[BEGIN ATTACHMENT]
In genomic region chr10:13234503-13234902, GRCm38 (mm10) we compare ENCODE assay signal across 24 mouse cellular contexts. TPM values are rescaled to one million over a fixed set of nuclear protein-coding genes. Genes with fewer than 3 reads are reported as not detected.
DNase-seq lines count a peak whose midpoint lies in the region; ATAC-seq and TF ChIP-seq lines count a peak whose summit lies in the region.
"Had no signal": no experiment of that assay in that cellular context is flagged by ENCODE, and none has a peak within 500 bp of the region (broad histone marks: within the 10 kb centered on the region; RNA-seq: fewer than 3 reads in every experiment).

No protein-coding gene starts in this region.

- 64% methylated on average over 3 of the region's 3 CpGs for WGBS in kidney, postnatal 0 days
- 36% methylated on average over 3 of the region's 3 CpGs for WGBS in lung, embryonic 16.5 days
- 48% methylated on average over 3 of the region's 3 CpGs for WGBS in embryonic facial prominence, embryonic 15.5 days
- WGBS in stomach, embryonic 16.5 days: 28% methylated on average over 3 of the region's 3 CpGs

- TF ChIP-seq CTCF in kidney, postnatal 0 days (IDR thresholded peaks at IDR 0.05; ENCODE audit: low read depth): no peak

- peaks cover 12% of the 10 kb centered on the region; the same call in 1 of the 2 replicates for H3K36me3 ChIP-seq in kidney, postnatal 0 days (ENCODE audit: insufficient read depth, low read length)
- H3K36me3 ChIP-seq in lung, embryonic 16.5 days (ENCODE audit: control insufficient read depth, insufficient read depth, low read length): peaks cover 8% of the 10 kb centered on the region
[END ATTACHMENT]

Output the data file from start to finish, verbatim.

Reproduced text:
In genomic region chr10:13234503-13234902, GRCm38 (mm10) we compare ENCODE assay signal across 24 mouse cellular contexts. TPM values are rescaled to one million over a fixed set of nuclear protein-coding genes. Genes with fewer than 3 reads are reported as not detected.
DNase-seq lines count a peak whose midpoint lies in the region; ATAC-seq and TF ChIP-seq lines count a peak whose summit lies in the region.
"Had no signal": no experiment of that assay in that cellular context is flagged by ENCODE, and none has a peak within 500 bp of the region (broad histone marks: within the 10 kb centered on the region; RNA-seq: fewer than 3 reads in every experiment).

No protein-coding gene starts in this region.

- 64% methylated on average over 3 of the region's 3 CpGs for WGBS in kidney, postnatal 0 days
- 36% methylated on average over 3 of the region's 3 CpGs for WGBS in lung, embryonic 16.5 days
- 48% methylated on average over 3 of the region's 3 CpGs for WGBS in embryonic facial prominence, embryonic 15.5 days
- WGBS in stomach, embryonic 16.5 days: 28% methylated on average over 3 of the region's 3 CpGs

- TF ChIP-seq CTCF in kidney, postnatal 0 days (IDR thresholded peaks at IDR 0.05; ENCODE audit: low read depth): no peak

- peaks cover 12% of the 10 kb centered on the region; the same call in 1 of the 2 replicates for H3K36me3 ChIP-seq in kidney, postnatal 0 days (ENCODE audit: insufficient read depth, low read length)
- H3K36me3 ChIP-seq in lung, embryonic 16.5 days (ENCODE audit: control insufficient read depth, insufficient read depth, low read length): peaks cover 8% of the 10 kb centered on the region